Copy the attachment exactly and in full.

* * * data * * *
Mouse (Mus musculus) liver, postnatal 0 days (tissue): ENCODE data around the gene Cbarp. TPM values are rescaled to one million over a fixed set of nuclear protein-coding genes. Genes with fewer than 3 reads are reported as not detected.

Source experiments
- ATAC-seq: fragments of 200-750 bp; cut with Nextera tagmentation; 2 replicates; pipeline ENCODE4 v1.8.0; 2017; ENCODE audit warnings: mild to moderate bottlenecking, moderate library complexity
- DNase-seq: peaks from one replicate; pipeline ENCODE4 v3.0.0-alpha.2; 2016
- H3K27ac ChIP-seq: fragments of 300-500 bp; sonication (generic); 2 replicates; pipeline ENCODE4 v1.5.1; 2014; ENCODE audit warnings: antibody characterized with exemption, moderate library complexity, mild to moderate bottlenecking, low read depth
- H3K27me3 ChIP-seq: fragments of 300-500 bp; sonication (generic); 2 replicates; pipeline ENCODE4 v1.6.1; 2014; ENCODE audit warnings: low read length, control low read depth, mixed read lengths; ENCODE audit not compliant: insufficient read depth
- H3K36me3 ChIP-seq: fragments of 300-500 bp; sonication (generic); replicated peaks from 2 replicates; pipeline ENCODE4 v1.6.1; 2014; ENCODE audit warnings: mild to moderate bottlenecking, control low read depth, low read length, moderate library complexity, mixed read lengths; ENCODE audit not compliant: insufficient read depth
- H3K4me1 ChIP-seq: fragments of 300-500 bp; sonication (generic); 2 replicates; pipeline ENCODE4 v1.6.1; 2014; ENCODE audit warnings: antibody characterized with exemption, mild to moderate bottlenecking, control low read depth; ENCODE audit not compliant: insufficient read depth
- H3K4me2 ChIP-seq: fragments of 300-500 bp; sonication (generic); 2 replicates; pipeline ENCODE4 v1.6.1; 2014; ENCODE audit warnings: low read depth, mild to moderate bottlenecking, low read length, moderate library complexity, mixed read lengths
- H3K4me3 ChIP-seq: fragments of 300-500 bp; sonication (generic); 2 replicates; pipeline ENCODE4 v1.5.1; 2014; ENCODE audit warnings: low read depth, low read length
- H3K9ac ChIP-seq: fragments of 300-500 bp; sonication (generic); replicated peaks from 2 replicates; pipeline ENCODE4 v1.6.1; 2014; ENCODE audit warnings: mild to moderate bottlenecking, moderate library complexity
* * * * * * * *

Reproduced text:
Mouse (Mus musculus) liver, postnatal 0 days (tissue): ENCODE data around the gene Cbarp. TPM values are rescaled to one million over a fixed set of nuclear protein-coding genes. Genes with fewer than 3 reads are reported as not detected.

Source experiments
- ATAC-seq: fragments of 200-750 bp; cut with Nextera tagmentation; 2 replicates; pipeline ENCODE4 v1.8.0; 2017; ENCODE audit warnings: mild to moderate bottlenecking, moderate library complexity
- DNase-seq: peaks from one replicate; pipeline ENCODE4 v3.0.0-alpha.2; 2016
- H3K27ac ChIP-seq: fragments of 300-500 bp; sonication (generic); 2 replicates; pipeline ENCODE4 v1.5.1; 2014; ENCODE audit warnings: antibody characterized with exemption, moderate library complexity, mild to moderate bottlenecking, low read depth
- H3K27me3 ChIP-seq: fragments of 300-500 bp; sonication (generic); 2 replicates; pipeline ENCODE4 v1.6.1; 2014; ENCODE audit warnings: low read length, control low read depth, mixed read lengths; ENCODE audit not compliant: insufficient read depth
- H3K36me3 ChIP-seq: fragments of 300-500 bp; sonication (generic); replicated peaks from 2 replicates; pipeline ENCODE4 v1.6.1; 2014; ENCODE audit warnings: mild to moderate bottlenecking, control low read depth, low read length, moderate library complexity, mixed read lengths; ENCODE audit not compliant: insufficient read depth
- H3K4me1 ChIP-seq: fragments of 300-500 bp; sonication (generic); 2 replicates; pipeline ENCODE4 v1.6.1; 2014; ENCODE audit warnings: antibody characterized with exemption, mild to moderate bottlenecking, control low read depth; ENCODE audit not compliant: insufficient read depth
- H3K4me2 ChIP-seq: fragments of 300-500 bp; sonication (generic); 2 replicates; pipeline ENCODE4 v1.6.1; 2014; ENCODE audit warnings: low read depth, mild to moderate bottlenecking, low read length, moderate library complexity, mixed read lengths
- H3K4me3 ChIP-seq: fragments of 300-500 bp; sonication (generic); 2 replicates; pipeline ENCODE4 v1.5.1; 2014; ENCODE audit warnings: low read depth, low read length
- H3K9ac ChIP-seq: fragments of 300-500 bp; sonication (generic); replicated peaks from 2 replicates; pipeline ENCODE4 v1.6.1; 2014; ENCODE audit warnings: mild to moderate bottlenecking, moderate library complexity